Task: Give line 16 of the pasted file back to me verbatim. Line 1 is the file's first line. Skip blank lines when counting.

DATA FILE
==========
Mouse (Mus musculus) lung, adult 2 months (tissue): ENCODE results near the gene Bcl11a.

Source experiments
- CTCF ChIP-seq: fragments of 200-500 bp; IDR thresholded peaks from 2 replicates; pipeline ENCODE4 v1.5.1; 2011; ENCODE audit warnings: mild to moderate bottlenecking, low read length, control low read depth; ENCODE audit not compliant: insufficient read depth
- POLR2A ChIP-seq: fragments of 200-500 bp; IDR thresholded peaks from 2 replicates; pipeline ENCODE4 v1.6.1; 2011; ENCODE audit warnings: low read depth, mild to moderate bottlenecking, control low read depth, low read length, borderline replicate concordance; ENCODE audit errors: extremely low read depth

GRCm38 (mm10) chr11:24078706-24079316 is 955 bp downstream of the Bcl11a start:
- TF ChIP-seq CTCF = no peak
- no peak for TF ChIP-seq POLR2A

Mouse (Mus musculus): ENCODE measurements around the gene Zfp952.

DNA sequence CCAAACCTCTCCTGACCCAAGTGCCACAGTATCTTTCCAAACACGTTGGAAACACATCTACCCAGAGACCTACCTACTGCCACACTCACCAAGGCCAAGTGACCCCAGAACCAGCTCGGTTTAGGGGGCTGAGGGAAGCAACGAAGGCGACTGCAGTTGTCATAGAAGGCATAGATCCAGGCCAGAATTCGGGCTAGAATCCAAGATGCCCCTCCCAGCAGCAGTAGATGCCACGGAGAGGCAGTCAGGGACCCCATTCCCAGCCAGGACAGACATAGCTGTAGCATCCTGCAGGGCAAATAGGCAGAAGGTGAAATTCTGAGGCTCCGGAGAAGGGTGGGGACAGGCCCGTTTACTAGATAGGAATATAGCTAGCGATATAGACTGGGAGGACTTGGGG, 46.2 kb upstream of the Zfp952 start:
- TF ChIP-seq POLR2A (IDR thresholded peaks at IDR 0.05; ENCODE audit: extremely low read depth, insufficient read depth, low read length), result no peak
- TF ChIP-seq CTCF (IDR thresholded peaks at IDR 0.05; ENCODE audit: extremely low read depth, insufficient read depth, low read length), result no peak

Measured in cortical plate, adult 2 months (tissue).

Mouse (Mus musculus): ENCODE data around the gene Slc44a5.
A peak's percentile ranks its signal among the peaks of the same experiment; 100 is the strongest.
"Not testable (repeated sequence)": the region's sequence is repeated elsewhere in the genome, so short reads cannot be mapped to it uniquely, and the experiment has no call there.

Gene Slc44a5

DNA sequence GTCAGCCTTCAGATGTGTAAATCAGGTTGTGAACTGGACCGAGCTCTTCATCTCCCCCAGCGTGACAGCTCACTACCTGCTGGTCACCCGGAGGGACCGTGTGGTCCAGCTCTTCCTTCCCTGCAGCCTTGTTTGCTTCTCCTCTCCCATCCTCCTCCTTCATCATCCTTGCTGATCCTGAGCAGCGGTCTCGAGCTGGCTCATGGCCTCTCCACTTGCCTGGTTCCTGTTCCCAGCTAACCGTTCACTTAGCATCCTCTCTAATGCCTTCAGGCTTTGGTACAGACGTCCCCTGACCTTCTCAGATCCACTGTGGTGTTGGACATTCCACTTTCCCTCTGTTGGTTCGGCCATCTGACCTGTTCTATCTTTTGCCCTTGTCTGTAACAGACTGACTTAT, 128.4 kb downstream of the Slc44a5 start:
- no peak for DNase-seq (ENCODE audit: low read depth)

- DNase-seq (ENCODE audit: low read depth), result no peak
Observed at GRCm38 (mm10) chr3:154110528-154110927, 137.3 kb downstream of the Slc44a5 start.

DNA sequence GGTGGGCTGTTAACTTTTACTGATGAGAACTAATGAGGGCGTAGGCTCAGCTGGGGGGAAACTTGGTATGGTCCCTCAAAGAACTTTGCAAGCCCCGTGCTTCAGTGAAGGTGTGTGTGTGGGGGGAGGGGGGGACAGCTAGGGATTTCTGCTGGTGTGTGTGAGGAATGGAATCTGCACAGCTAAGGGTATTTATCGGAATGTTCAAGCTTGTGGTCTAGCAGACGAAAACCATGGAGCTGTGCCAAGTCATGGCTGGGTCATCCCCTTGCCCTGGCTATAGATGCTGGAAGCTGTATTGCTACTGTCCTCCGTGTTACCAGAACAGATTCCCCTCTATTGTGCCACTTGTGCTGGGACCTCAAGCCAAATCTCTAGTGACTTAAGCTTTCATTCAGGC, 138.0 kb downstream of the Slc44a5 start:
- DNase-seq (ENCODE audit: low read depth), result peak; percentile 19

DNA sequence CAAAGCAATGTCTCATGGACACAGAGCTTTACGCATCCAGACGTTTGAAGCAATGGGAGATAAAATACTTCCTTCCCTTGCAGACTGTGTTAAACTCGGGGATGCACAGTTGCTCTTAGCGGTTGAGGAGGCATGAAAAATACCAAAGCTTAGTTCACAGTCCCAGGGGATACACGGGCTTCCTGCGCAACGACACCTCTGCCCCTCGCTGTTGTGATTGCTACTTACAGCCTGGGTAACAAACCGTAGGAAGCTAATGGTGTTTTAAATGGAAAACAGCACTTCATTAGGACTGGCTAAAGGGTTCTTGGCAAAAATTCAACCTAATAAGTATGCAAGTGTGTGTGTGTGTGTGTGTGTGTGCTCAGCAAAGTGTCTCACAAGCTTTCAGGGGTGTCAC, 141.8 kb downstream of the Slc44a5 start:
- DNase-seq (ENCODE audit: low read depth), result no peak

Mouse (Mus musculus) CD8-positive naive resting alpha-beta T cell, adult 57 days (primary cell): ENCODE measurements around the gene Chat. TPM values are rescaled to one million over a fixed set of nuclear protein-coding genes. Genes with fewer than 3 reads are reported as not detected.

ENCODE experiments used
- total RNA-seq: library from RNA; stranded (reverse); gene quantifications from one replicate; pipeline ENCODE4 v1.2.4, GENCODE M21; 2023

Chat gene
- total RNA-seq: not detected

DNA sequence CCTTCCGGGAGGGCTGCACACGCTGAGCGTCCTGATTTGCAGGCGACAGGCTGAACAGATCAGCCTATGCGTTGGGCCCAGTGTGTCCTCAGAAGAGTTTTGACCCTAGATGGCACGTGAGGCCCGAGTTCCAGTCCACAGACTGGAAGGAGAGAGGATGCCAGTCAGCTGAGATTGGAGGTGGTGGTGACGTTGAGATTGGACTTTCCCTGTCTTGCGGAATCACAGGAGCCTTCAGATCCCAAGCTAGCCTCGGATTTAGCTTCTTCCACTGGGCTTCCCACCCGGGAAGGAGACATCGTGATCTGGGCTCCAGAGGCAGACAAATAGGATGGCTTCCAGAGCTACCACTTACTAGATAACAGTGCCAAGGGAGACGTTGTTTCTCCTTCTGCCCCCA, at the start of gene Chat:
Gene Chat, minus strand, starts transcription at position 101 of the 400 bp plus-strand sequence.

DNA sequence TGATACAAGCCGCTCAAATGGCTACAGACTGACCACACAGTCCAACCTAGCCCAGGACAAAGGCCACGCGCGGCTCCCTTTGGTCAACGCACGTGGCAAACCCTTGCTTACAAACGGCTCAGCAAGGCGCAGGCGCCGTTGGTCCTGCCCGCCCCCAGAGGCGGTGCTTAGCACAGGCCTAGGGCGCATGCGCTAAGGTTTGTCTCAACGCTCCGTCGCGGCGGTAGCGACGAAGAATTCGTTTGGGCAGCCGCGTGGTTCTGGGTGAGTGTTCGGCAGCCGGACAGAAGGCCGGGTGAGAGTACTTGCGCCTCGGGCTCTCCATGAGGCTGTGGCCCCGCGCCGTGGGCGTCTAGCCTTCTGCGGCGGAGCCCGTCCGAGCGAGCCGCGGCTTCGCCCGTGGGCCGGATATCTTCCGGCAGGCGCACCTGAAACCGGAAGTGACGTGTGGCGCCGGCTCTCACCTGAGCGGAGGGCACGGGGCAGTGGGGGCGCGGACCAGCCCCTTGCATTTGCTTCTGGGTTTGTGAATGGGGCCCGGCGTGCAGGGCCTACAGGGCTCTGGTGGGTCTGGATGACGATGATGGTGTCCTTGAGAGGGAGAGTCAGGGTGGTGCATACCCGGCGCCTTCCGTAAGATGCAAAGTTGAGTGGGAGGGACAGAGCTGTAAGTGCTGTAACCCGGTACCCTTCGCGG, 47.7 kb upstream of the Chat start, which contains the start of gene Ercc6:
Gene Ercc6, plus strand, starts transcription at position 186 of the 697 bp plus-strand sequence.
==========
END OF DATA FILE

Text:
Gene Slc44a5